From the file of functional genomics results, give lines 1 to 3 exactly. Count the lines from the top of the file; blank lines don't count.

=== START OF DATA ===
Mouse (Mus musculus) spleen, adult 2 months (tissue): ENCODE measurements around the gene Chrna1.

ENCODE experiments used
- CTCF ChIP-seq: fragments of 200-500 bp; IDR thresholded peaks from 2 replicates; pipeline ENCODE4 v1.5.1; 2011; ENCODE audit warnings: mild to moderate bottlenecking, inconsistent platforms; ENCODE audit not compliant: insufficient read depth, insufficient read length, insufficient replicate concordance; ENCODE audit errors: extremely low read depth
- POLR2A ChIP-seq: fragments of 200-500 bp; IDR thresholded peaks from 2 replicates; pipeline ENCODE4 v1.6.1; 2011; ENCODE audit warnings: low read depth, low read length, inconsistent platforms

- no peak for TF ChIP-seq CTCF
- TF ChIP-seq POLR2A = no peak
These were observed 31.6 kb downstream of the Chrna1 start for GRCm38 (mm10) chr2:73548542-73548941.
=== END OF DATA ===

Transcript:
Mouse (Mus musculus) spleen, adult 2 months (tissue): ENCODE measurements around the gene Chrna1.

ENCODE experiments used
- CTCF ChIP-seq: fragments of 200-500 bp; IDR thresholded peaks from 2 replicates; pipeline ENCODE4 v1.5.1; 2011; ENCODE audit warnings: mild to moderate bottlenecking, inconsistent platforms; ENCODE audit not compliant: insufficient read depth, insufficient read length, insufficient replicate concordance; ENCODE audit errors: extremely low read depth